Scioto Mile

Scioto Mile Columbus, Ohio

Services Provided

Master Planning
Urban Park Design
Construction Documentation

People Involved

Darren Meyer
Tim Schmalenberger
Karen McCoy
John Petrushka


2017 ULI Columbus Awards for Excellence Community Impact Award, Downtown Riverfront
2016 APA National Planning Excellence Award for Implementation, Downtown Columbus Riverfront
2014 ULI Urban Open Space Award Finalist
2012 Columbus Landmarks Foundation James B. Recchie Design Award
2012 IDA Pinnacle Award for Excellence
2011 OCASLA Award of Excellence
2011 OPRA Award of Excellence
2011 Columbus Downtown Commission Harrison W. Smith Award
2011 Capital Crossroads SID Outstanding Aesthetic Contribution

Plan Documents

Downtown Riverfront Case Study

The new riverfront promenade and bicentennial park that inspired a city to reengage with its riverfront.

Located in the heart of downtown Columbus, the Scioto Mile connects North Bank Park to Bicentennial Park  through a pedestrian-friendly Promenade that runs south on Civic Center Drive from Broad Street to the Main Street Bridge. Intimate garden plantings, comfortable seating areas, relaxing park swings, and elegant bronze fish fountains have made it the most romantic place to watch a sunset in Central Ohio.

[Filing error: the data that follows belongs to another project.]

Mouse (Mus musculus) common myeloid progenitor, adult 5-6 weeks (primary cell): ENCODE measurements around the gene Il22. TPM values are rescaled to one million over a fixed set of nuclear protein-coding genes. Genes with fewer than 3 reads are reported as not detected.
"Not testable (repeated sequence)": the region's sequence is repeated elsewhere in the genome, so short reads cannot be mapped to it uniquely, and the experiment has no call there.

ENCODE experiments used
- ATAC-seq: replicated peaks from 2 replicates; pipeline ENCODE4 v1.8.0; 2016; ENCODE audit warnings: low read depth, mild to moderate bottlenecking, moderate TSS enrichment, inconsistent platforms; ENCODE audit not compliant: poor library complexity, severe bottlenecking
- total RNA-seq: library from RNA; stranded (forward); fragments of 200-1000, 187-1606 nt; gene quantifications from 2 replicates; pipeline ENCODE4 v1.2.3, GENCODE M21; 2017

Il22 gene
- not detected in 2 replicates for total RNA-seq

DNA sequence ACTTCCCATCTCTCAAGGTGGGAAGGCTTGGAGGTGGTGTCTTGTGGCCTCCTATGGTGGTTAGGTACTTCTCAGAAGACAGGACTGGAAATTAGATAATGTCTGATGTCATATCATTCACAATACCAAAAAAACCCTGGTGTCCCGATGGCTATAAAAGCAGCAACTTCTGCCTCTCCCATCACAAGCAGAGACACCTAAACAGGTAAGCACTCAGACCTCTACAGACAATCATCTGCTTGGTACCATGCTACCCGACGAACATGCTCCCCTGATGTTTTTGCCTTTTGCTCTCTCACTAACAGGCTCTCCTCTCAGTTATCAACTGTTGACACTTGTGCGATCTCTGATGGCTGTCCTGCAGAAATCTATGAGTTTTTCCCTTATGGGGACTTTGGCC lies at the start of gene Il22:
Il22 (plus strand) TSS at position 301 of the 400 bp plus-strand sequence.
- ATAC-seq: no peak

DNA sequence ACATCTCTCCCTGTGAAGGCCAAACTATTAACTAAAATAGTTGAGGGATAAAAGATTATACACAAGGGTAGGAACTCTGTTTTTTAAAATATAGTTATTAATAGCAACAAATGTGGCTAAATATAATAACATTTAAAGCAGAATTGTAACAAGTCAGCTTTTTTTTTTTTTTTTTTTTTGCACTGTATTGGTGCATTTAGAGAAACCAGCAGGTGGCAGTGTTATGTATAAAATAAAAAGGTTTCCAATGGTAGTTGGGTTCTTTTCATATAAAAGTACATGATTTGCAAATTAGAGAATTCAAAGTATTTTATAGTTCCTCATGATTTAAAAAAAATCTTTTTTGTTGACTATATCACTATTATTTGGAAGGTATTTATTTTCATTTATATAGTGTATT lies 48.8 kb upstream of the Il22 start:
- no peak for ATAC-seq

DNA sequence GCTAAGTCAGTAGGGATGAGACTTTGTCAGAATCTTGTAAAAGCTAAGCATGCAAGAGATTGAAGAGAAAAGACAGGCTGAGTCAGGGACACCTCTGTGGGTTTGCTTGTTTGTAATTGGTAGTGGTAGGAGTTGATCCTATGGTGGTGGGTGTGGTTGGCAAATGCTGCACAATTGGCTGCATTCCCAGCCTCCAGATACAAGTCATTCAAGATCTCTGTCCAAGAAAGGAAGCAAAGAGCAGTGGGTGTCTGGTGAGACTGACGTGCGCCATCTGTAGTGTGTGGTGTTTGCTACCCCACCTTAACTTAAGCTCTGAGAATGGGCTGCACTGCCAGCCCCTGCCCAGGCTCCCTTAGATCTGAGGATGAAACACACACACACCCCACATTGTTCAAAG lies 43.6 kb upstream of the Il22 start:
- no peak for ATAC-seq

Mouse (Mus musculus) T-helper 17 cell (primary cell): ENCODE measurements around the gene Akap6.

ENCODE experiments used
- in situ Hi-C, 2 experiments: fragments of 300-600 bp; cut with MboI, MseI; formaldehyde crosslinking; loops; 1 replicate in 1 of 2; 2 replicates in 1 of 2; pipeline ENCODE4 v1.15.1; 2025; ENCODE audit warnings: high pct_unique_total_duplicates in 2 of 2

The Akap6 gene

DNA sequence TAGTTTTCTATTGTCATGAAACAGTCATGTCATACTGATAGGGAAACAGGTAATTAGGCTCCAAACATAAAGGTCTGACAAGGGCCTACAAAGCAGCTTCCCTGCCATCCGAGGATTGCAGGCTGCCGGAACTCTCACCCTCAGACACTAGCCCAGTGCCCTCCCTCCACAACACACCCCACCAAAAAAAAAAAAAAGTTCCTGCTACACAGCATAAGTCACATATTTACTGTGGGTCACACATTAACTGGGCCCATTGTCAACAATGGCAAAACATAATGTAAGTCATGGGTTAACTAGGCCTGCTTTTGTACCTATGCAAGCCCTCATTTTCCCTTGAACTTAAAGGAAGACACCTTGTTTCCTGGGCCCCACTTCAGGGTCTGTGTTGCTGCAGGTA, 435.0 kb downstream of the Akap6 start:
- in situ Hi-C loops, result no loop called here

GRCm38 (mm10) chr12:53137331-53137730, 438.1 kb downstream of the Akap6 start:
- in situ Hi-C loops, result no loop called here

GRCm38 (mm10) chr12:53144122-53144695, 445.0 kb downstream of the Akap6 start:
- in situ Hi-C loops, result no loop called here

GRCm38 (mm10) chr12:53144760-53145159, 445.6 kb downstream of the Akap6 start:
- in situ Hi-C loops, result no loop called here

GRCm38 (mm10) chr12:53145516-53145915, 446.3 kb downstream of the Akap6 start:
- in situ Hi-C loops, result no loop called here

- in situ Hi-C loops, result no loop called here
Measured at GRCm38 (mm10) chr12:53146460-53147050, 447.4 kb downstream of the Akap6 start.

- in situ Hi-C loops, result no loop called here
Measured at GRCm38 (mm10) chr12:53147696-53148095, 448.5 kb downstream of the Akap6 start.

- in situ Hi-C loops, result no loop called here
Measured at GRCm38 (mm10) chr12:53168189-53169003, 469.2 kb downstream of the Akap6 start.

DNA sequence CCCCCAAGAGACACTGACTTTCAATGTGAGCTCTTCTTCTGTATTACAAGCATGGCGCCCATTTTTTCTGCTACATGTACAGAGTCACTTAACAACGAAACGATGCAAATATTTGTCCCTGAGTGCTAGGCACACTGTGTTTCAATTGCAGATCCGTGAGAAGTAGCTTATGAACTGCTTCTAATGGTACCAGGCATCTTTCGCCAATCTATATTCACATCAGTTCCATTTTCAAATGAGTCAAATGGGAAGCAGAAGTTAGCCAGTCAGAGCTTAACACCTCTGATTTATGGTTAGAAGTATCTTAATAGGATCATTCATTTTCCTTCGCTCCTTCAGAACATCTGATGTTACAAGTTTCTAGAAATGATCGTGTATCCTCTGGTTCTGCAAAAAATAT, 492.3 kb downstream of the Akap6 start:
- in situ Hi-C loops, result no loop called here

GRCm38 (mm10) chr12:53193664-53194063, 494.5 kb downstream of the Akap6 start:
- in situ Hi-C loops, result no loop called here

The historic Bicentennial Park space is reinvented and features a restaurant, amphitheater, rose garden, and signature dynamic fountain, which offers numerous water play experiences. During the evening, LED lights and a projector system display images on the fountain, adding drama to the downtown skyline. The amphitheater and event lawn are used for weekend activities such as movies in the park and concerts. Green infrastructure components have contributed to the success of the Scioto Mile. By removing 1,000-linear-feet of concrete revetment and deteriorating floodwall, three acres of parkland were recovered and 600-linear-feet of bio-retention were installed to improve water quality and enhance river edge restoration.


The Scioto Mile set the stage for the Scioto Greenways project, which unearthed another 33 acres of greenspace and returned the river to its natural flow.